Friday, December 21, 2012

Cast Iron Sinks, Doors, Reproduction Furniture, etc.

     I get asked all the time where can a person find old doors, sinks, etc. for home restoration projects.  My brother Kerras is a multi-talented individual in that he's a folk artist; furniture builder and collector of antiques, etc.!  
     At any given time he has about 300 old doors for sale; cast iron sinks and tubs along with alot of antiques.  Be sure to visit his website:;
     Below is a project where one of his cast iron sinks and doors were incorporated into a house renovation.
     Below:  Here are some of his doors.  I never knew there could be so many styles of doors until I saw them in this collection.
Below: Kerras' collection of cast iron sinks.
     Kerras also builds reproduction furniture such as those shown here below.

3 Ole King Square, Charlottetown

     I lived at 3 Ole King Square for 5 years in the late 1980's.   This old 3-storey, flat roof house was divided in to six apartments sometime in the mid-twentieth century.  My apartment was on main floor, on the corner of  Old King Square and Hillsborough Street.  
     I have never known, or could ever find out, who owned this large old house. 
     Here are a few photos of my photos of 3 Ole King Square taken in December 1988.  
Below: the front of 3 Ole King Square, facing south onto King Square Park.
 Below:  the Parlour had impressive woodwork, trim and panel windows.
 Below: The Parlour had a marble, coal-burning fireplace.
 Below:  The Kitchen cabinetry was built around the large cast iron sink
     According to the City of Charlottetown's website and their page about this house - it's listed as being built prior to 1878 as it appears in this 1878 Panoramic view below.  See:

Above:  Panoramic View of Charlottetown, 1878.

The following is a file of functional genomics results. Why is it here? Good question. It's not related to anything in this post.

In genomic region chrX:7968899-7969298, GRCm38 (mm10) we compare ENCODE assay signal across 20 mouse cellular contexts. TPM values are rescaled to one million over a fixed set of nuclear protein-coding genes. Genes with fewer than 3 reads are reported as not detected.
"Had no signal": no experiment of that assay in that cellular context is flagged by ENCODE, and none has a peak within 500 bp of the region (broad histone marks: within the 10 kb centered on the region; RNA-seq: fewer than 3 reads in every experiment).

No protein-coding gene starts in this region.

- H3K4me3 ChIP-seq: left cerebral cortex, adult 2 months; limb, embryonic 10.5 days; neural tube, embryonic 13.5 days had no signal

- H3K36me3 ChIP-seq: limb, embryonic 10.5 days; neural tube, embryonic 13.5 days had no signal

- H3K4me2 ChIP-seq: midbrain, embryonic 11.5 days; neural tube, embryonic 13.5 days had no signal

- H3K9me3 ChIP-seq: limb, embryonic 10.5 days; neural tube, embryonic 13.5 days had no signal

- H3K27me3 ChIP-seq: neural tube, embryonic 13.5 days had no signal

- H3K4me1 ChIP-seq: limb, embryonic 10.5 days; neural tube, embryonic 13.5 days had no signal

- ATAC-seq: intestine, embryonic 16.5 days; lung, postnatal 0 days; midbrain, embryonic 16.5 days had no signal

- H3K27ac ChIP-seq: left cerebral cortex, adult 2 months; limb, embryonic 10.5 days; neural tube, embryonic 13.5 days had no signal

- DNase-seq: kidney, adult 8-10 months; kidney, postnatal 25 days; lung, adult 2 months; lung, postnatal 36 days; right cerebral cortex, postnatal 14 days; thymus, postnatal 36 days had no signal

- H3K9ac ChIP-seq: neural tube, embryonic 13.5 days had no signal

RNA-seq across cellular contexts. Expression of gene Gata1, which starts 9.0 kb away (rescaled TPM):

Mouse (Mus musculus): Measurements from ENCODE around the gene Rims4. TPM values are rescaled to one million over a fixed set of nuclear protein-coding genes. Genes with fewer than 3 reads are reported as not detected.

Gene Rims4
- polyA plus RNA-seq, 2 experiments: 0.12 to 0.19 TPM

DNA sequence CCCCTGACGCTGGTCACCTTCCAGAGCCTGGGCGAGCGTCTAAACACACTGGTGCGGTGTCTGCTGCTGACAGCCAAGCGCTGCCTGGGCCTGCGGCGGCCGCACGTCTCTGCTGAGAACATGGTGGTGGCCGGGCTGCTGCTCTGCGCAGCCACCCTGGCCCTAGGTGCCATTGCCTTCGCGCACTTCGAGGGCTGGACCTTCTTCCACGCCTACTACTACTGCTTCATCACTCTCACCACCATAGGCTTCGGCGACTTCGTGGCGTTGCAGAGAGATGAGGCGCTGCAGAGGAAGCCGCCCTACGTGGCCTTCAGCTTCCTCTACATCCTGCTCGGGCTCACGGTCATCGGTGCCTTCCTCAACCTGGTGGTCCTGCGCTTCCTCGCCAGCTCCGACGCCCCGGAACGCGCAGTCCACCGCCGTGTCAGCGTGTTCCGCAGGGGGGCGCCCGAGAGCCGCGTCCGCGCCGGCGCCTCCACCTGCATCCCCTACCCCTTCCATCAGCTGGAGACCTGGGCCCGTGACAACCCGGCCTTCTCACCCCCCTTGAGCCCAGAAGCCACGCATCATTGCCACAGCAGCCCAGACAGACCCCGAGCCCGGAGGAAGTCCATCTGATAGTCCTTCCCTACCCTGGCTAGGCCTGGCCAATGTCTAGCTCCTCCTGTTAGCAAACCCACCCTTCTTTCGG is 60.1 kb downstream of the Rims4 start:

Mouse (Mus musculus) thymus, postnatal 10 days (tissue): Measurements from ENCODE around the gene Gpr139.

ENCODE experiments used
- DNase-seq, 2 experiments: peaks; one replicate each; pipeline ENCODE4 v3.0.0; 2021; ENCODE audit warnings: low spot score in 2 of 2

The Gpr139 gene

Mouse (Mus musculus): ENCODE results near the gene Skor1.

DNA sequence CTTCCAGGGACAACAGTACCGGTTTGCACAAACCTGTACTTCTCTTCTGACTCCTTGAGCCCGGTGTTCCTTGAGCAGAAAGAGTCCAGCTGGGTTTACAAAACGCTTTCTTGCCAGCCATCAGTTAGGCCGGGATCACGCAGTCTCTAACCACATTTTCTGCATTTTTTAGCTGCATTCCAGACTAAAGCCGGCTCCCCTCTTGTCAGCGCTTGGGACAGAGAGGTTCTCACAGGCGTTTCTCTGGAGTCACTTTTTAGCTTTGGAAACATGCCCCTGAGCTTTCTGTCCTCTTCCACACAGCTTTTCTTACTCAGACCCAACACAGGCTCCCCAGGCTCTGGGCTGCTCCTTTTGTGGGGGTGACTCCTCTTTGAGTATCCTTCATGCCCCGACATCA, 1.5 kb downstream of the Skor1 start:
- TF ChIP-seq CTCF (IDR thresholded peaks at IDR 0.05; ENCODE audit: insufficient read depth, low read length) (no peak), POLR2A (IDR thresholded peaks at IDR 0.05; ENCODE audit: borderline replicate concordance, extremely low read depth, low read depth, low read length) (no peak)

Above: 3 Ole King Squre is on the far left. cf. 1880 Meachams Atlas.

Here are a few other houses on Ole King Square.
19 Ole King Square
Above: 19 Ole King Square
21 Ole King Square
Above: 21 Ole King Square
27 Ole King Square
Above: 27 Ole King Square

Monday, December 17, 2012

Mount Herbert Protestant Orphanage

     This old, long since demolished, building was in the news this week in a sad story about abuse during its days as the Mount Herbert Protestant Orphanage.  I decided to make a link to this story and show the building referred to.  The orphanage was established in 1907 and in 1922 moved to this new impressive brick structure on a large treed lots in the rural community of Mount Herbert, east of Stratford, near the Hillsborough River.
      The Orphanage was designed and built in 1920-21 by well-known Charlottetown Architect Edward Stirling (Bone) Blanchard (1886-1953).  See website for more information about him:
      Below is an early image of the orphanage - both images here cf. the Guardian Newspaper article.
     The orphanage closed in 1975 and demolished in 1998 to make way for a new Provincial Addictions Treatment Centre.

Sunday, December 16, 2012

Christmas 1973 Thompson House, Sherbrooke

     The following is the cover of the Prince Edward Island "Senior's Scene" December 1992: Heritage '92 magazine.
      "The photo on the cover of this issue is a reflection of the whole concept of Heritage '92.  The photo is of Mrs. John Thomson's home in Sherbrooke, Prince Edward Island taken on the eve of the Centennial of the province joining Canada in 1873.  The home is one hundred and twenty-five years old and depicts the actual life style of Mrs. Thomson.  Heritage '92 is a project that was conceived by Wendell Ellis of Studio Ten, Island Cablevision, Ltd's. Community Channel, to preserve the living heritage of our Island seniors..."  cf. Page 1 Dec/92 issue.
    The above parlour photo was taken in the house of Lulu Thomson which was originally the home of Archibald and Abigail (Jeffery) Burns in Sherbrooke, Prince Edward Island - they died in 1901 and 1913.  
     The following area photos I took of the abandoned House in May 2000.
      Below:  I would say the house was built in two different times as for the unusual combination of architectural styles.  The above and below photo is of the west side.  For some reason I don't have the south elevation which has the main entry.  The right side of the house would have been the later addition - possibly turn of the twentieth-century.
Below: the north/rear side of the house.
     Below:  a photo page of the Burns-Thomson family from, "The Jeffery Family of the Isle of Wight and Prince Edward Island" by Betty Jeffery and Carter Jeffery, 1998.